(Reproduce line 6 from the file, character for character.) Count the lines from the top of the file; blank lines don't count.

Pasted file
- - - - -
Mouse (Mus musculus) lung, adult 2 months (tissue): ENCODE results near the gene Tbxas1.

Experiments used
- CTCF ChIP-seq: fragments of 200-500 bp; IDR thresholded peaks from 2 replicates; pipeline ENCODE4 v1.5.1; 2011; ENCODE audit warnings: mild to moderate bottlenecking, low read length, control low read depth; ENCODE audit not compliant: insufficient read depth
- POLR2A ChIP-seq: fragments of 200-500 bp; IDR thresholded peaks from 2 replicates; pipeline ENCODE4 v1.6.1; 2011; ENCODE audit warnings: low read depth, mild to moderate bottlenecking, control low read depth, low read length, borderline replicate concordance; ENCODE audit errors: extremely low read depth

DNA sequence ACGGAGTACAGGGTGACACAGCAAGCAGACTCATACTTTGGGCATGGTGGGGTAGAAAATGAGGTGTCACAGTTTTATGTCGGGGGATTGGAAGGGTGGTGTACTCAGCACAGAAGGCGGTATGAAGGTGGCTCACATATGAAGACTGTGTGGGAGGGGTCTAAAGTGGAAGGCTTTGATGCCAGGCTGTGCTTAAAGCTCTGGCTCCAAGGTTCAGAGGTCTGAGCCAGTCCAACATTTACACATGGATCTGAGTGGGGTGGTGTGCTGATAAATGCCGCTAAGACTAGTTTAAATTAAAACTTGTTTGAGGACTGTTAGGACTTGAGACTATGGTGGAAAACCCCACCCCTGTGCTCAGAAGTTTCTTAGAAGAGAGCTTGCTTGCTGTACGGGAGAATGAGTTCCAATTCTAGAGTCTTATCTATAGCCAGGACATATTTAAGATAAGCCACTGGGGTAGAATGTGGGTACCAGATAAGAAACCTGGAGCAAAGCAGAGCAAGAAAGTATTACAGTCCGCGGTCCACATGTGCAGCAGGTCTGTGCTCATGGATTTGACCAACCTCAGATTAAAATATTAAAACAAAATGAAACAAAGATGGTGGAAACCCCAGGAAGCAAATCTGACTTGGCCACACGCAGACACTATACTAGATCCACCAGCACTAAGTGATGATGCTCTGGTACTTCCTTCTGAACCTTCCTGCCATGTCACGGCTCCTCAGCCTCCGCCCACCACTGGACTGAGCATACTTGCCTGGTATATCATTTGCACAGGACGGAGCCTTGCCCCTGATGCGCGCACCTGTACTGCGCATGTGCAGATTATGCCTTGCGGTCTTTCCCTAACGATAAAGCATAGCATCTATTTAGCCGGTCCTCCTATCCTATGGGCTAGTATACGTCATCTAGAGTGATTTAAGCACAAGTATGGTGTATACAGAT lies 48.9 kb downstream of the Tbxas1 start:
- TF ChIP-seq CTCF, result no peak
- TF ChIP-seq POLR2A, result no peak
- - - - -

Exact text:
- TF ChIP-seq CTCF, result no peak